The talk now is of a second referendum on independence. This is understandable given the current mood. Opinion polls in the Sunday Times and Sunday Post showed a Yes vote now at 52 per cent and 59 per cent respectively. Moreover, anecdotal evidence suggests even arch No vote campaigners, from JK Rowling to the Daily Record, are considering the option.

The First Minister was therefore correct to say that a second referendum is now “back on the table”. Her core supporters expects no less. However, as with the economy and Europe, the constitutional relationship between Scotland and England is now in uncharted seas. Potential support for independence may be higher, but the challenges are arguably bigger than before. The difficulties are practical, political and geographic.

Of course the Little Englanders likely to take the helm may choose a velvet divorce. However, given their desire for the return of the Glories of Britannia that’s improbable. They’re as likely to wish to see Caledonia depart, as cede Gibraltar to Spain, even though that territory voted even more overwhelmingly In.

Ticking the legal boxes

Practically, there’s the obstacle of obtaining a legal and binding referendum. The past vote was based on the Edinburgh Agreement and legislation in Westminster and Holyrood. The First Minister has indicated the democratic arguments of the rights of the Scots. However, that’s unlikely to hold much sway. A right-wing centralist Spanish government has been willing to face down demands for autonomy in Catalonia. Would the newly-emboldened Great Britain be any different?

There are no doubt ways in which democratic public support can be sought. The Scottish Government may win backing in Holyrood from the Greens. However, consent for such action would need to be obtained from the Presiding Officer and the Lord Advocate, both of whom have a key role in legislation. These office holders have changed since the first referendum, where they were both more sympathetic and the legal basis clearer.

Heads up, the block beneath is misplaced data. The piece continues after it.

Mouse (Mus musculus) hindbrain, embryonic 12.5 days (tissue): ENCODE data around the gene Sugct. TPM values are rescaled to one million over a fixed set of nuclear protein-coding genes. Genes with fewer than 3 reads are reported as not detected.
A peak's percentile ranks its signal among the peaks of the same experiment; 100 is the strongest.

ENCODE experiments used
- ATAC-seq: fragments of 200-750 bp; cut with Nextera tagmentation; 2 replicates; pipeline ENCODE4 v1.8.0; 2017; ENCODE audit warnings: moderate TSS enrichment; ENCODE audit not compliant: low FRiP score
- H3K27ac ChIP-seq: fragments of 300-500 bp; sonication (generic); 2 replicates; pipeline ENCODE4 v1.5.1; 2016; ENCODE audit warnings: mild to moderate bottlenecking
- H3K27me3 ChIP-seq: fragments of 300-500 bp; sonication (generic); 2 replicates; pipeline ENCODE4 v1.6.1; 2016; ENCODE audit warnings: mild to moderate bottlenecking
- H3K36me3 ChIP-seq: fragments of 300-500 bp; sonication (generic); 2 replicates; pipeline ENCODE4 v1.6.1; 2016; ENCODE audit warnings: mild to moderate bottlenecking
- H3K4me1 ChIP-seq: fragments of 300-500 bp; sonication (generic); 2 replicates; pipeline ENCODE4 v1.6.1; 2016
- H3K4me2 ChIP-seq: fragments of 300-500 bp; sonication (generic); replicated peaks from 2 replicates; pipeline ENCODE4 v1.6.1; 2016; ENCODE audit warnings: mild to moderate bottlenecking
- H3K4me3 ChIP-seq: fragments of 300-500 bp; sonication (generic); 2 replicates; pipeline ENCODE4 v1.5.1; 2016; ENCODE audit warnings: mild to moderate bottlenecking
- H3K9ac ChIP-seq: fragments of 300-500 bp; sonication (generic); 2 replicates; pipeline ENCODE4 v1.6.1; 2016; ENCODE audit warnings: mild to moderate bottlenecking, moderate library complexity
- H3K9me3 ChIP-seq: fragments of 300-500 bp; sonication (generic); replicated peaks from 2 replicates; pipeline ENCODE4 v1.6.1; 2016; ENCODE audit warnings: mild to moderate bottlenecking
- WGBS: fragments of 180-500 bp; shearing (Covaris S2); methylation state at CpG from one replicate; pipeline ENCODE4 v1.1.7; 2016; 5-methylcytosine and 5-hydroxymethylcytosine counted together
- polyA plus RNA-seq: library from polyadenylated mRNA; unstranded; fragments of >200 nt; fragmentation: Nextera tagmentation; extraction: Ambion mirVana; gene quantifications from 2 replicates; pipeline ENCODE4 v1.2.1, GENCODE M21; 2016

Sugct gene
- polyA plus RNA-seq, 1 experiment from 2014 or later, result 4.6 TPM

Getting the EU on side

The political hurdles are, also, greater this time than before. Previously the arguments were over how and when Scotland could join the EU, although all accepted ultimately she could remain or become a member. This time the demand is that Scotland should remain and the rest of the UK can depart. But will that be possible? The political earthquake that erupted south of the Border has set tectonic plates shifting, not just in the British isles but across the European continent. The fear that a Brexit would empower dark forces in the EU may come to pass. Will the EU that the UK is about to leave be there for an independent Scotland to join? We cannot know, whatever European Commission President Jean-Claude Juncker may be saying at the moment. The First Minister is right to start engaging with Europe directly. But events such as elections in France and the Netherlands are outwith her control. 

Moreover, currency was the Achilles heel in the last referendum, and hasn’t yet been addressed. George Osborne was adamant in his rejection of a currency union. The options this time round, whether a separate Scottish currency or joining the euro, have yet to be properly explored. A worsened financial situation in the 27 remaining EU members hampers the latter and the former remains politically problematic. 

The problem of borders

Geography is also an obstacle  that will be even harder to address now than before. Scotland can change its constitution, but it cannot alter its location on a shared island. In 2014, the independence argument was simply about changing the political union. Other unions, whether monarchy or social, would remain untouched. The island would remain seamless, without border posts. An independent Scotland, whether in or out of the EU, would almost certainly have to face these issues. That is a significant change from before, and the effect on public opinion unknown.

The risk that's worth it

Ultimately, the bar for a Yes vote may be higher, but the Scots may still be prepared to jump it. As with Ireland in 1920, facing any risk may be better than remaining in the British realm. Boris Johnson as Prime Minister would certainly encourage that. 

David Cameron's lack of sensitivity after the independence referendum fuelled the Scottish National Party surge. But perhaps this time, the new Government will be magnanimous towards Scotland and move to federalism. The Nordic Union offers an example to be explored. Left-wing commentators have called for a progressive alliance to remove the Tories and offer a multi-option referendum on Scotland’s constitution. But that is dependent on SNP and Labour being prepared to work together, and win the debate in England and Wales.

So, Indy Ref The Sequel is on the table. It won’t be the same as the first, and it will be more challenging. But, if there is no plausible alternative, Scots may consider it the only option.

Kenny MacAskill served as a Scottish National MSP between 2007 and 2016, and as Cabinet Secretary for Justice between 2007 and 2014.